Most programmers have a solid understanding of how variable functions in their program code, but do you know how the CPU and memory actually work when you update a variable?
In this article, you will get a sneak peek into the language of the old gods of computing. I will give a low-level explanation of how variable declarations and variable updates work on the bare metal CPU and RAM.
CPU and RAM
Processing and memory
To fully understand what I'm about to explain you need a solid understanding of what exactly a CPU and RAM actually is. And how it operates.
The CPU (Central Processing Unit) is a computer chip that does all the heavy lifting when it comes to doing things on the computer. Exactly what the CPU is doing is programmed, and fed into the CPU one line at a time. These lines of instructions are called machine-code.
The CPU can access a lot of input and output devices (IO devices) to read information from and send information to. One such device is the RAM.
RAM (Random Accessed Memory) is one or more computer chips that store data that the CPU can read data from and store data on. The RAM chip stores data in physical locations as bits in the form of an electric charge.
To read from and write to a specific memory location the CPU uses something called the address-bus to identify what data it wants to communicate with, and a signal to identify whether it wants to read data from that address or write data to that address.
On the CPU there are several memory locations that are called registers. These can store data that is to be processed by the processor.
From memory adress and back again
To process data, the CPU is instructed to read data from a specific RAM address and store it into a register. Once stored in a register the data is ready to be processed.
To perform a simple calculation like addition, the CPU needs to store two values in two registers. Let's call them Register X and Y. The output from that calculation might be stored in a third register, Register Z.
Now the processor can write the data that is stored in Register Z to an address in the RAM chip.
Assembly code for a simple variable update
Ok, so now we have a fundamental understanding of how the CPU does some very basic stuff. What does this look like in machine code?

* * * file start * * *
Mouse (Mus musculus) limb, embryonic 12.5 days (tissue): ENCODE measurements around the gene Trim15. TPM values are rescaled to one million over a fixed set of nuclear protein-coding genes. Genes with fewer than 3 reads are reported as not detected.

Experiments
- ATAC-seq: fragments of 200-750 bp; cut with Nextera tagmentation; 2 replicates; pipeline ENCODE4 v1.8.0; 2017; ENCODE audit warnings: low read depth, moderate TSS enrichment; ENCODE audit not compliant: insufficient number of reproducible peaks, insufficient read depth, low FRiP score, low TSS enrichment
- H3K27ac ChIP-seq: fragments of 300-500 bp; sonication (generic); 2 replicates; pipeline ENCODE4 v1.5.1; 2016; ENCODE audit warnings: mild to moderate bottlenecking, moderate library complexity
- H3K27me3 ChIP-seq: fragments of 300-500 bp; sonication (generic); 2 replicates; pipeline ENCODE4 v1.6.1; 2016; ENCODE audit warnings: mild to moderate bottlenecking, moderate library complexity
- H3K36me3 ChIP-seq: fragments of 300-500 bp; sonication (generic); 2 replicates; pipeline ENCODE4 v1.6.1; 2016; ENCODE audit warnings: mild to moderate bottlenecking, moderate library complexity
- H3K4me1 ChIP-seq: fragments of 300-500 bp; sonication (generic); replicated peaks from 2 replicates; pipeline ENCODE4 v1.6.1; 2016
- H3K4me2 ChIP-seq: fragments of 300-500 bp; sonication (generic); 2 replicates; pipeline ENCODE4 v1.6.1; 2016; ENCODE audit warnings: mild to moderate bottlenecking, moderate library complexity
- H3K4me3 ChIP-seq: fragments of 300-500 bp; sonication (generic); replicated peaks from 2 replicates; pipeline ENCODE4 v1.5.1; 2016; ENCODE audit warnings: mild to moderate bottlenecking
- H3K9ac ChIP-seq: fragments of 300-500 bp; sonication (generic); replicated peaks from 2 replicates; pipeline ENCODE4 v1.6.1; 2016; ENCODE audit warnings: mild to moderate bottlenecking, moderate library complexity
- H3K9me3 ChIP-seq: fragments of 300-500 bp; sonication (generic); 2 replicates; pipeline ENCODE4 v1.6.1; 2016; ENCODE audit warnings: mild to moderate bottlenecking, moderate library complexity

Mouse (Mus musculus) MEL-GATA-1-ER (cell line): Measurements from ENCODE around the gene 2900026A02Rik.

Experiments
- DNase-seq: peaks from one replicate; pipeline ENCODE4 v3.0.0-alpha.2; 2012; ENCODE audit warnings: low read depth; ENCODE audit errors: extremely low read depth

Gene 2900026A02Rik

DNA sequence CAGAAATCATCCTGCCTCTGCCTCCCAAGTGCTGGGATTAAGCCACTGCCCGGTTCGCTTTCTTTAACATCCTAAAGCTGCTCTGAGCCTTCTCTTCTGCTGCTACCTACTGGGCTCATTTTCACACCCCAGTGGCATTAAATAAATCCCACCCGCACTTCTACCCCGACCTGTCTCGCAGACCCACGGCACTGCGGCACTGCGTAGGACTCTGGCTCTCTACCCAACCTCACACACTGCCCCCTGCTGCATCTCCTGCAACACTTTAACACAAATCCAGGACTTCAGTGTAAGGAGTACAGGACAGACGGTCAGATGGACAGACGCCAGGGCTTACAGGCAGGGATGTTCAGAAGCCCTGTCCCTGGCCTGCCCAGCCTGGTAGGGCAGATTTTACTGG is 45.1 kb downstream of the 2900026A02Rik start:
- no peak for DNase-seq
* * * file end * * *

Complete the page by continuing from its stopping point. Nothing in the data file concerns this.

Machine code is unreadable to humans because it is binary, but assembly language is machine code written in a way that humans are able to read. Please keep in mind that the instructions in Assembly are readable, but still require training (and a pocket dictionary) to read.
Assembly language is essentially a way of translating binary machine language to something that is possible for humans to read. Because of this, I think of assembly as the language of the old gods of computing. It is the first level of abstraction placed above the binary digits that the processor actually speaks.
variableA = 10; variableA++;
How complicated can that be for a CPU? The CPU needs to do this in several steps. I will be using the 6502 CPU and corresponding Assembly language that was used by classic computers like the Apple II, Atari 2600, and the Nintendo Entertainment System as an example. I choose this architecture because it has a pretty simple instruction set syntax that does not scare everyone away.
LDX #10 ; Load X register with the number 10 STX $A1 ; Store value in X register to RAM address A1 LDX $A1 ; Load X register with the value stored in RAM address A1 INX ; Increase value stored in X register by 1 STX $A1 ; Store value in X register to RAM address A1
As you can see from the file above the creation of a simple variable, that gets stored in RAM takes up two lines of assembly code, and to increase a variable by one takes three lines of assembly code to perform.
Each line of assembly code is actually comprised of two or more lines of machine code, which might take several CPU cycles to perform. because it has to perform several internal actions on each instruction that was given via machine code.
For old and relatively slow Processors like the 6502, it was important to keep track of how many processor cycles instructions would take to prevent the processor from getting out of sync with the television beam outputting the graphics on the screen.